What do you call a company that dominates one industry that is slowly declining, while the industry that offers the most hope represents less than 10% of its business? Intel (NASDAQ:INTC).
Not that many years ago, Intel was one of the most loved technology stocks. The company spent billions more on research than its closest competitor produced in sales, and Intel was inside everything. Things have changed for the chip giant, but ironically, Intel's future could come from software, of all things.
Left behind by mobile
It's no secret that Intel has been largely left behind by the mobile revolution. If you need proof, consider that the Intel division that includes chips for tablets and smartphones generates just 8% of the company's revenue -- and this percentage is actually down from 9% two years ago.
Some of the biggest names in mobile aren't chip-related at all. Google (NASDAQ:GOOGL) has a commanding presence based on the Android operating system. Apple (NASDAQ:AAPL) sells more than 50 million iPhones and more than 25 million iPads in a quarter, and most people call it a "disappointment."
Even Intel's old bedmate, Microsoft (NASDAQ:MSFT), seems to have finally found the key to mobile growth. The company's Surface business more than doubled last quarter, and Windows Phone is on track to take market share over the next few years.
So how does Intel get back in the game? In the most unlikely way of all: a partnership with Samsung. To be more accurate, through Intel's membership in the Tizen Association.
A balancing act
Tizen was essentially born from a frustration with Google's Android dominance. Tizen's white paper says it best: "Tizen represents a clear opportunity to bring balance back to the mobile industry."
Some might believe that this refers to Apple, but that would be inaccurate. Though Apple sells millions of iPhones, the iOS system only held 12% of the global smartphone market at the end of 2013. On the other hand, Android carried a nearly 82% global market share.
The fact that Samsung shipped more than 32% of all global smartphones at the end of last year is hardly surprising. The success of Samsung has largely come on the back of Android. However, Samsung apparently isn't satisfied with the status quo. From a desire to break free of Google's influence, and a desperate attempt by Intel to gain relevance, Tizen was born.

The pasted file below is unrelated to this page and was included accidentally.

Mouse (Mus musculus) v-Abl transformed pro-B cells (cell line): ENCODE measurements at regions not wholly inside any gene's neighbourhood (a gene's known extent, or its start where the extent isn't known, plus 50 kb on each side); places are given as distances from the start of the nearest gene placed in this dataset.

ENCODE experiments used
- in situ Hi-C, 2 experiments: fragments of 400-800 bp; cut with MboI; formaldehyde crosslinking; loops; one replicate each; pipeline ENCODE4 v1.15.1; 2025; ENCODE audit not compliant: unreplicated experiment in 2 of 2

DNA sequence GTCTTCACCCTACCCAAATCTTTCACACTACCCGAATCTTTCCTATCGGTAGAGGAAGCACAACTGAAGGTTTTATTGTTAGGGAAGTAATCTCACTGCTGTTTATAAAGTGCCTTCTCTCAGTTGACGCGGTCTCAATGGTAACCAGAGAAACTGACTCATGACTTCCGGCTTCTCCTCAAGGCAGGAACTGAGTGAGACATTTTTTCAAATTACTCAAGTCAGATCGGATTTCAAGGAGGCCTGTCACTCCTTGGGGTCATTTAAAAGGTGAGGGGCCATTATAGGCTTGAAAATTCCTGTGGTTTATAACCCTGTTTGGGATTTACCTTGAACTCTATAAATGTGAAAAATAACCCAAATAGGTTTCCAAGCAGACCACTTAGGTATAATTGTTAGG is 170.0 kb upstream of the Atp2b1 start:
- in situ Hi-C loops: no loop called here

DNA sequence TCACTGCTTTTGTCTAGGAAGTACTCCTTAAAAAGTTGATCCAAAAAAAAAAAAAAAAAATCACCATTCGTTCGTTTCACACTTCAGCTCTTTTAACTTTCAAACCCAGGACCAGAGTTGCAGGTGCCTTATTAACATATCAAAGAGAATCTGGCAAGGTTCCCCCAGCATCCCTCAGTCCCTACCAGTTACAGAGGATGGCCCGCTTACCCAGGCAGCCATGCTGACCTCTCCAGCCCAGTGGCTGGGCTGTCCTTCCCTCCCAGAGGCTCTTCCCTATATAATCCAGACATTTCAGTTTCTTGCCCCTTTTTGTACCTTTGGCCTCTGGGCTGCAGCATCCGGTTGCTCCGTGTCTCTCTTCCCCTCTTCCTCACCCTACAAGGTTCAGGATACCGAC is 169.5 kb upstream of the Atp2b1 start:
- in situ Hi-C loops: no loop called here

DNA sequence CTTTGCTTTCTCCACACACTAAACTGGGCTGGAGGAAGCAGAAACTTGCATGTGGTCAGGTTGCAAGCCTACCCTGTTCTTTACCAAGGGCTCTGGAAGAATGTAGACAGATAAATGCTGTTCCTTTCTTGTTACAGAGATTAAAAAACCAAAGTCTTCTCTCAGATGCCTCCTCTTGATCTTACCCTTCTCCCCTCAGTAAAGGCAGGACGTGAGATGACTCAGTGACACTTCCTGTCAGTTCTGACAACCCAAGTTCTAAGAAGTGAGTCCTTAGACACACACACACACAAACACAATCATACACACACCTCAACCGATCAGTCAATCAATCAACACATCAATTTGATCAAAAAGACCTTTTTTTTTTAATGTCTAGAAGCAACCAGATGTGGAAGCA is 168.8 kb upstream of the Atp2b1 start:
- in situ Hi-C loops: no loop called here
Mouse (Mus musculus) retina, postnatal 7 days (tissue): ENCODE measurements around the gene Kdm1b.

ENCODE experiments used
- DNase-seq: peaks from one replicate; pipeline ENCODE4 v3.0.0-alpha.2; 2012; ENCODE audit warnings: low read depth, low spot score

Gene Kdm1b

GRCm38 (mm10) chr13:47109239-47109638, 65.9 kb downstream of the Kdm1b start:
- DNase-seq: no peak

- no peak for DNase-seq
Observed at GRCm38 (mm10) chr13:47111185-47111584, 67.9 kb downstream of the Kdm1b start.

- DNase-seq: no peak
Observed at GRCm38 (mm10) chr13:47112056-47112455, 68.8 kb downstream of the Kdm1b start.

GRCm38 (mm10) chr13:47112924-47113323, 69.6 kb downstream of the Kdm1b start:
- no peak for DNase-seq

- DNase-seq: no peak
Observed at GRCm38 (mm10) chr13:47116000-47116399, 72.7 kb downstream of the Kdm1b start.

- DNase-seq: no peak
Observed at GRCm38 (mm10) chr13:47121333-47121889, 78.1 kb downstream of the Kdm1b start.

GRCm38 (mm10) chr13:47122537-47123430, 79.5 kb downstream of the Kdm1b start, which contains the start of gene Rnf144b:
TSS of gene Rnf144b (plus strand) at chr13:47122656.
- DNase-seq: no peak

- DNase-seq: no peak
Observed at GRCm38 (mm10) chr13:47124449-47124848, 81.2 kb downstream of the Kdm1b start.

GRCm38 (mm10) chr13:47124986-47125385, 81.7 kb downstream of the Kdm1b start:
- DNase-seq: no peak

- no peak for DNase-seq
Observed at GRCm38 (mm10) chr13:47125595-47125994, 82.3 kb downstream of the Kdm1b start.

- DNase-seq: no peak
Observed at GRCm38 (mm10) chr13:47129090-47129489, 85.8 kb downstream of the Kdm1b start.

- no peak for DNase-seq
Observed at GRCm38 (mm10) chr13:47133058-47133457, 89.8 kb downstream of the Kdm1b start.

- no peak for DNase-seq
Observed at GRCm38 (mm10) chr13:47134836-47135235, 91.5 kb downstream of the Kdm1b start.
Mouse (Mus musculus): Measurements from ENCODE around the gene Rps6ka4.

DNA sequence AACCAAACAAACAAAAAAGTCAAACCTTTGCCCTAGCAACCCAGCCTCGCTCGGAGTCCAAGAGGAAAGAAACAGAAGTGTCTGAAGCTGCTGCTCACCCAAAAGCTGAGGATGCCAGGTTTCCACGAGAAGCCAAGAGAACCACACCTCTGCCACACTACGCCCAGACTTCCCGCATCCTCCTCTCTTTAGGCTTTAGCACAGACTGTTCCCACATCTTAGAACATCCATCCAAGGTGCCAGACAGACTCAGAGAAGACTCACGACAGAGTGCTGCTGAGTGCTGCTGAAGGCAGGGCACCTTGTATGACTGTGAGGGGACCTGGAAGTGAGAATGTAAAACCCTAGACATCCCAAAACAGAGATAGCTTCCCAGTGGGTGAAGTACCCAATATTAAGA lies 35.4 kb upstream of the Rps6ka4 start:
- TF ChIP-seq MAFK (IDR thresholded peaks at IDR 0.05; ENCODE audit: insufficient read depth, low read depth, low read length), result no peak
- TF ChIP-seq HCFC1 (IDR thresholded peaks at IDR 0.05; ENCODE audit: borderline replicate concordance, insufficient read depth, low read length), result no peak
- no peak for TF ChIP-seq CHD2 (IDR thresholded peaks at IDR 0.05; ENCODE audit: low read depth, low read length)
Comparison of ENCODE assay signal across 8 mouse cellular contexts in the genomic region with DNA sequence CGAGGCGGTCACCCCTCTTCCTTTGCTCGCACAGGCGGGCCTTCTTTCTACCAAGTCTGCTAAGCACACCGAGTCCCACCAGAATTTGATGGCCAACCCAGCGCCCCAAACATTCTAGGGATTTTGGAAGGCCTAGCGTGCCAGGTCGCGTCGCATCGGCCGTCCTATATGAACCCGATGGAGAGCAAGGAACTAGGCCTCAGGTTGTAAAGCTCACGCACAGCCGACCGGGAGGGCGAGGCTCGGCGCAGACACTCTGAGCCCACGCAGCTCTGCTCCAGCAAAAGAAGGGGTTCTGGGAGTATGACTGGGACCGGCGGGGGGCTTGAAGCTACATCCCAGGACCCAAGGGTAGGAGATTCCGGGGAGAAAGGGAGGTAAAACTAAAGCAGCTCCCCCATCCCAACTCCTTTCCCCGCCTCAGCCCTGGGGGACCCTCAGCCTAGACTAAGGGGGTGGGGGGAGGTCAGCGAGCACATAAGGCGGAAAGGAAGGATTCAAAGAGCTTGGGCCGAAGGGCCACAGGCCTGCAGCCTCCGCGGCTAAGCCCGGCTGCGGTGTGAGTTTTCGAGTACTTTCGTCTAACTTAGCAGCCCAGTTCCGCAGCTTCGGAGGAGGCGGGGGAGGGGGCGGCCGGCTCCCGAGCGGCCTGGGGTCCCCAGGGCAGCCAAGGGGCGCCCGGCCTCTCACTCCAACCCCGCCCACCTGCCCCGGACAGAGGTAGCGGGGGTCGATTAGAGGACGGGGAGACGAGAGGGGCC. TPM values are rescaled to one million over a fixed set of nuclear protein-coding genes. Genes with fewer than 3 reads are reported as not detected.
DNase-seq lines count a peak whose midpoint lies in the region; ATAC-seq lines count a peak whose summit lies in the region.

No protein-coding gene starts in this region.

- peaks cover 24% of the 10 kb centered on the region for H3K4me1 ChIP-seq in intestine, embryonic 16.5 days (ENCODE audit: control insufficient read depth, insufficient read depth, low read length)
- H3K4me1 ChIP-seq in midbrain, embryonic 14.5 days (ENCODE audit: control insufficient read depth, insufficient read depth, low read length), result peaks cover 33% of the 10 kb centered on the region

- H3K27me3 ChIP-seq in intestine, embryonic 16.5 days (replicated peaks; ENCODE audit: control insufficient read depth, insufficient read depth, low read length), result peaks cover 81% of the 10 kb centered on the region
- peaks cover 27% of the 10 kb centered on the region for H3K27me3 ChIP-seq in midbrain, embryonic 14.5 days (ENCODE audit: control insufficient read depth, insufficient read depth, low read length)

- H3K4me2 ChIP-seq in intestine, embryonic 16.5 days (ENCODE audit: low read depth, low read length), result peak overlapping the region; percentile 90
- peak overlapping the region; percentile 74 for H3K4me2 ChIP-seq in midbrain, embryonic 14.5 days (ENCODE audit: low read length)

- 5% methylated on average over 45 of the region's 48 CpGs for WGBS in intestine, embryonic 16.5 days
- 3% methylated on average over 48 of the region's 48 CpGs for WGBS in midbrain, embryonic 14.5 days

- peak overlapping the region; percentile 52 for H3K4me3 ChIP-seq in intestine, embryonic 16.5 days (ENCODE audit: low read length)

The fastest-growing mobile software isn't Tizen, Android, or iOS
A few years ago, Windows Phone took a tiny percentage of shipments, and the real battle was between Android and iOS. According to IDC Research, that relationship has changed. Windows Phone is projected to move from 3.6% market share at the end of 2013 to about 7% by 2018.
Android and iOS are expected to grow by 11% and 10% annually through 2018, compared to a nearly 30% annual growth rate from Windows Phone. This should be great news for Intel, as the company has long counted on Microsoft for its dominance in the PC industry. However, most Windows Phone models still run on some version of the ARM architecture, which leaves Intel out in the cold.
As the two primary backers of Tizen, Samsung and Intel have very specific reasons to make this software successful.
- First, out of necessity. Android dominates smartphones, and with the release of Android Wear for wearable devices, this dominance looks to continue as the mobile device landscape expands.
- Second, Tizen software supports a program called Application Compatibility Layer, which allows Tizen devices to run Android apps with 100% compatibility and at native speeds. Having the ability to run hundreds of thousands of apps out of the gate is critical in mobile.
- Third, Intel desperately needs Tizen to succeed. The company still gets more than 60% of revenue from PCs, and mobile devices are cannibalizing this business. As the only pure chip partner on the Tizen board and one of the two main forces behind the OS, you better believe that if Tizen becomes a new mobile force, Intel will be inside.
Samsung has already brought Tizen to the Samsung Galaxy Gear 2 and a few other devices. Now it's time for the OS to make a grand entrance. Intel is expected to announce its next generation of chips in the second half of 2014. Could these new chips power a lineup of Tizen smartphones? If Samsung and Intel have anything to say about it, the answer is likely yes.
Chad Henage owns shares of Apple and Microsoft. The Motley Fool recommends Apple, Google, and Intel. The Motley Fool owns shares of Apple, Google, Intel, and Microsoft. Try any of our Foolish newsletter services free for 30 days. We Fools may not all hold the same opinions, but we all believe that considering a diverse range of insights makes us better investors. The Motley Fool has a disclosure policy.